William Cole, The Daily Mail | December 31, 2019
A pregnant rhino has had an ultrasound scan on her unborn calf – and vets say her pregnancy is going well.
Mother-to-be Dakima is due to give birth in the next few weeks and concerned keepers wanted to check on her progress. But staff at Folly Farm near Tenby, Pembrokeshire, had to find specialist equipment to scan the 140-stone black rhino.
So they called in vet Graham Fowke – an expert in scanning pregnant horses – to use his skills on the giant rhino. Graham said: ‘The anatomy of a rhino is similar enough to a horse so I was confident we’d be able to do it.
‘It was the first one I’ve ever done and obviously we had to take extra precautions to make sure everything went smoothly.’
Graham even borrowed a keeper’s uniform to smell like staff at the wildlife park.
He added: ‘She’d been well-trained to stand still – they’d even practised putting gel on her stomach to get her used to the feeling and smell.
‘We’re pretty sure the images show the calf’s limbs and Dakima’s womb – as long as we can detect movement and a strong heartbeat, we know they are both doing well.’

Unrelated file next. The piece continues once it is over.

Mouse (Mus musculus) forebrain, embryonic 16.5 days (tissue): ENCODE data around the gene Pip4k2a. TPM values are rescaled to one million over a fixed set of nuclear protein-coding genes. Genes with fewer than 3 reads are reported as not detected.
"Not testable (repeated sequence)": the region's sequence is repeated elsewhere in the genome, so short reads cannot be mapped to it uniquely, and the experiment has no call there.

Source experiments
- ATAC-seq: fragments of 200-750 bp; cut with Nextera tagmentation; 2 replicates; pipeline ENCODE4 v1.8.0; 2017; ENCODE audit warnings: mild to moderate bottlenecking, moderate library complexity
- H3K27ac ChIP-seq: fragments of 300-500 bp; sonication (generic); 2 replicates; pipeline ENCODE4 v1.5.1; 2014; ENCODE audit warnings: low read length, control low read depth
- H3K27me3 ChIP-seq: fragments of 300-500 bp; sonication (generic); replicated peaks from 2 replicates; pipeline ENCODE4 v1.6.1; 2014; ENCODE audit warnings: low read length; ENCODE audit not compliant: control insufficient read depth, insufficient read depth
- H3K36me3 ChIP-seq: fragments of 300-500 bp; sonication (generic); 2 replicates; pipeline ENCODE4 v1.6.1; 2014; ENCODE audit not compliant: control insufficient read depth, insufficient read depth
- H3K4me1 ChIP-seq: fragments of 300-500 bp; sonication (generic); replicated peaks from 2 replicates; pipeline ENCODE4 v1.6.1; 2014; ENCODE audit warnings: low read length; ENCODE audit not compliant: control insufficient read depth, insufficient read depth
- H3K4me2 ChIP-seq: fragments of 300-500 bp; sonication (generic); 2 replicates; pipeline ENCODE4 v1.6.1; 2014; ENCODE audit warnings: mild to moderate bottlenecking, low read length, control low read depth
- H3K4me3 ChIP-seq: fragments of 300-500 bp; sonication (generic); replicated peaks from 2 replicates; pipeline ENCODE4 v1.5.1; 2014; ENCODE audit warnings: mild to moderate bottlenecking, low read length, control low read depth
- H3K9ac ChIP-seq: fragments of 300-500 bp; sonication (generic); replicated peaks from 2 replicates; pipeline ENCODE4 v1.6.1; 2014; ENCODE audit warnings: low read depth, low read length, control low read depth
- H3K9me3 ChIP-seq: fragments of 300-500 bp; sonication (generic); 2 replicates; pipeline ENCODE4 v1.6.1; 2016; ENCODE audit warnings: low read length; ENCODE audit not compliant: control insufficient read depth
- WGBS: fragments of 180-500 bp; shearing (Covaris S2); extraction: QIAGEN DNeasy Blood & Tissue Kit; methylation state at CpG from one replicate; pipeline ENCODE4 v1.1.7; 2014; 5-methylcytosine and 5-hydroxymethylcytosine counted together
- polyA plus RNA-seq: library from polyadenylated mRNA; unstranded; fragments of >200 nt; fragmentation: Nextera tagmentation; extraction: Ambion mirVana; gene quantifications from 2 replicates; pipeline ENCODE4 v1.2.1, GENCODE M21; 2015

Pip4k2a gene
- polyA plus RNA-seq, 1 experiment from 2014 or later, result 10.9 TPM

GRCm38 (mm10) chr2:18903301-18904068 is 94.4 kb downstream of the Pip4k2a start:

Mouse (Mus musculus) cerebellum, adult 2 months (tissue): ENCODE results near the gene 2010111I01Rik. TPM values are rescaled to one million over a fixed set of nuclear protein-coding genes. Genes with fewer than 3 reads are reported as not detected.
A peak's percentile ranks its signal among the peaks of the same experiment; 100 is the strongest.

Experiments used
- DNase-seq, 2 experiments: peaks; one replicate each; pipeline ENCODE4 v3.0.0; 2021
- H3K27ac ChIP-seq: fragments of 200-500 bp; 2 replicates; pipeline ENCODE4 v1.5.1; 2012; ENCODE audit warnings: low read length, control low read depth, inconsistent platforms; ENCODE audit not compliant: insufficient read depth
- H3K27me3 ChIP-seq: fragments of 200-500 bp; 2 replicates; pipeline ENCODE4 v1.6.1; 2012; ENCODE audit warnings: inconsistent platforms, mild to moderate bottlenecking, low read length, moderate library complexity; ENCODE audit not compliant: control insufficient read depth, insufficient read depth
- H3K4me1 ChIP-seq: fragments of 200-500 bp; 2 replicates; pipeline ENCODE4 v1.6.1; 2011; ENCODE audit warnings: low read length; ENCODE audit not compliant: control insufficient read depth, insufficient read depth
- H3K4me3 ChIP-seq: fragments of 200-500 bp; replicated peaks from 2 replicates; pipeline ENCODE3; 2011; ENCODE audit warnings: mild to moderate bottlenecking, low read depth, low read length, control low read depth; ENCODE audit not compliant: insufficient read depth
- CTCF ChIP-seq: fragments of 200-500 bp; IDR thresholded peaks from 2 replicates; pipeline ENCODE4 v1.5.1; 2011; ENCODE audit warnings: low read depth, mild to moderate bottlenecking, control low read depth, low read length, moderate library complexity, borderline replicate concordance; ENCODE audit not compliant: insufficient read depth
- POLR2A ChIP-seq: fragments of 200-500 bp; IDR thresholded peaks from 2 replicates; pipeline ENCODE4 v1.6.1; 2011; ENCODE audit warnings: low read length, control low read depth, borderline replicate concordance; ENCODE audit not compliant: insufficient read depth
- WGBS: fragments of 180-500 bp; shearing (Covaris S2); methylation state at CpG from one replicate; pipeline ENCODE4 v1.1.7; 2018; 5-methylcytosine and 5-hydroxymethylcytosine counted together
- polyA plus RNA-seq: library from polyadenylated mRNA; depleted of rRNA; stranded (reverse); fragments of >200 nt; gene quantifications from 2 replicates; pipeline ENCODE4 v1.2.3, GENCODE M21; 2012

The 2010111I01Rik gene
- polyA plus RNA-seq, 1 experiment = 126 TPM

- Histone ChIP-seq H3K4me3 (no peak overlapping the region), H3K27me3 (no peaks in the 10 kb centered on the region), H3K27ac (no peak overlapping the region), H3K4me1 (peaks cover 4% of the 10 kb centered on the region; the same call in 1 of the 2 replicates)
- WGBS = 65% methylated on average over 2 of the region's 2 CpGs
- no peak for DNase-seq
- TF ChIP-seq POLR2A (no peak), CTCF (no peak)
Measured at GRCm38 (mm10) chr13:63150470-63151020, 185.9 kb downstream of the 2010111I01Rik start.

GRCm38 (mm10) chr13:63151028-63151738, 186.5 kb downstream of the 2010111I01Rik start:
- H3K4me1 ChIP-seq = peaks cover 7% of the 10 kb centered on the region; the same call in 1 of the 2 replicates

Folly Farm curator Tim Morphew said: ‘Dakima’s pregnancy seems to be going particularly well.
‘She’s a healthy weight, and we can see the calf moving around in her stomach, which is pretty cool.
‘Lots of babies are born at Folly Farm every year, but this time the stakes are particularly high, so this is definitely the most stressful pregnancy we’ve had.
‘Our best-case scenario is that she gives birth quietly on her own with no intervention, like she would do in the wild.’
Dakima was born on March 7, 2013 and joined Folly Down from Chester Zoo in May 2017.
The WWF have given black rhinos a ‘Critically Endangered’ status with fewer than 650 eastern black rhinos left in the wild.
Why Is the Black Rhino Population in Decline?
Black rhinos have been killed in increasing numbers in recent years as transnational, organised criminal networks have become more involved in the poaching of rhinos and the illegal trade in rhino horn.
Uncontrolled hunting in the colonial era was historically the major factor in the decline of black rhinos.
Today, poaching for the illegal trade in their horns is the major threat, according to the WWF.
Powdered horn is used in traditional Asian medicine as a supposed cure for a range of illnesses – from hangovers to fevers and even cancer.
The recent surge has been primarily driven by the demand for horn by upper-middle class citizens in Vietnam. As well as its use in medicine, rhino horn is bought and consumed purely as a symbol of wealth.